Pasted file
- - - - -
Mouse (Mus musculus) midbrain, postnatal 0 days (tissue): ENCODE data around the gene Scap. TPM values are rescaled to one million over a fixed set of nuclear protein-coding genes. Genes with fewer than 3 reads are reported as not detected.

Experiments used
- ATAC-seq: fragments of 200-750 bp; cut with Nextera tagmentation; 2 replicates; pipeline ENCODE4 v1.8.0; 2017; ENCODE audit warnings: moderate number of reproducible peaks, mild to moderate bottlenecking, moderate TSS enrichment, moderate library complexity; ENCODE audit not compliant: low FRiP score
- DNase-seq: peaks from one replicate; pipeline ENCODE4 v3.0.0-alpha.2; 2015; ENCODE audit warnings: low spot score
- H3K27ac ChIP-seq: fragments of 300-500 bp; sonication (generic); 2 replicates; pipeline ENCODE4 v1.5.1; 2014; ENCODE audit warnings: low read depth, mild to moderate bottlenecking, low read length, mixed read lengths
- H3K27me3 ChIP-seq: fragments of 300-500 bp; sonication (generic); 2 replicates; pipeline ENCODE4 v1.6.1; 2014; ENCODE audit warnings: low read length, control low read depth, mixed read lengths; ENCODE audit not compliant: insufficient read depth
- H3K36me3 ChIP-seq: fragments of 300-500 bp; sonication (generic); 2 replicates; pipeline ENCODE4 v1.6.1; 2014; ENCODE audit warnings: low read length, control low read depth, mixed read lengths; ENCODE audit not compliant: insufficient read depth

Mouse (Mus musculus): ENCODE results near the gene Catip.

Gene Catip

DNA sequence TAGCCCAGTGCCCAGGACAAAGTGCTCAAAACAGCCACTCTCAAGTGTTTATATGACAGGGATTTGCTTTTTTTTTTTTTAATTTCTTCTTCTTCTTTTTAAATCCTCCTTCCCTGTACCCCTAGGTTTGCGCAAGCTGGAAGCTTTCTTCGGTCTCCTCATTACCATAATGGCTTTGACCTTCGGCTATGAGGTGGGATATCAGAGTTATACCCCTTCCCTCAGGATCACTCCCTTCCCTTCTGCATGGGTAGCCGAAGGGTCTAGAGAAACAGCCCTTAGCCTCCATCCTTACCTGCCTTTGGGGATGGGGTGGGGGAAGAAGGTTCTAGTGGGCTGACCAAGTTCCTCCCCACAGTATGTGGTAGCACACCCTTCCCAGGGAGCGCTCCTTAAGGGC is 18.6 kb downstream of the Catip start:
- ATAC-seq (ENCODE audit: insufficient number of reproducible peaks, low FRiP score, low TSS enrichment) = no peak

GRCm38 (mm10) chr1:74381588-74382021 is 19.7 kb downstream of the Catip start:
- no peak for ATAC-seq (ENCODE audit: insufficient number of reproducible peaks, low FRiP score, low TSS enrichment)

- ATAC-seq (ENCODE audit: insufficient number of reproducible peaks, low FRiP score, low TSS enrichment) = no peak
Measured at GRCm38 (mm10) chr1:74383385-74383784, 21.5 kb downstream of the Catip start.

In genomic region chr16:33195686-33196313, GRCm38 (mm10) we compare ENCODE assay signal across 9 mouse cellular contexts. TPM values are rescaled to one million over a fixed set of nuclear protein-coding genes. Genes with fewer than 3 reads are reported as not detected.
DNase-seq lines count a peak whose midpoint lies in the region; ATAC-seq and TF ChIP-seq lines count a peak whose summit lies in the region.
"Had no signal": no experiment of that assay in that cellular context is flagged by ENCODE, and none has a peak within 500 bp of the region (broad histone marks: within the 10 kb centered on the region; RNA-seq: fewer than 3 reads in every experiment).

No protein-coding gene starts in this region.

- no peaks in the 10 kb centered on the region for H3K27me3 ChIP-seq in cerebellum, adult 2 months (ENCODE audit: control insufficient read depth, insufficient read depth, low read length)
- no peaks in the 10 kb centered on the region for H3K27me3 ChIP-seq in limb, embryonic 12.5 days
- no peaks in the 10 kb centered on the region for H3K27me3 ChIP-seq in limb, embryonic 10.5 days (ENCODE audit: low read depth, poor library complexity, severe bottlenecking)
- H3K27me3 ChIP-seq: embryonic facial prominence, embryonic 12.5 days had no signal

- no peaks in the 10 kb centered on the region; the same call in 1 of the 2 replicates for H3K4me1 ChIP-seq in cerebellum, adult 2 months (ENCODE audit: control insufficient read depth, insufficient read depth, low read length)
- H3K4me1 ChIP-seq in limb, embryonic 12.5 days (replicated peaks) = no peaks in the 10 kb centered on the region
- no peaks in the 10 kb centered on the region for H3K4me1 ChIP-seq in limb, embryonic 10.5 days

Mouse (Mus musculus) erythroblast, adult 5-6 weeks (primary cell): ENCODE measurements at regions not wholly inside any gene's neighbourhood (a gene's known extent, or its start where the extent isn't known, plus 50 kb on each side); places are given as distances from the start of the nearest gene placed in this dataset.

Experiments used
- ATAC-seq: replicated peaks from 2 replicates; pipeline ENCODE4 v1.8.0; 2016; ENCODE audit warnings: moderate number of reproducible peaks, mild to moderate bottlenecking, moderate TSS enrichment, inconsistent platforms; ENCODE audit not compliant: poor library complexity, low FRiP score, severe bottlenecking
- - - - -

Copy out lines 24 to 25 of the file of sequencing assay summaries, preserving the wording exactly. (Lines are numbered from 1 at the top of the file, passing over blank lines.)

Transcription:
- no peaks in the 10 kb centered on the region; the same call in 1 of the 2 replicates for H3K4me1 ChIP-seq in cerebellum, adult 2 months (ENCODE audit: control insufficient read depth, insufficient read depth, low read length)
- H3K4me1 ChIP-seq in limb, embryonic 12.5 days (replicated peaks) = no peaks in the 10 kb centered on the region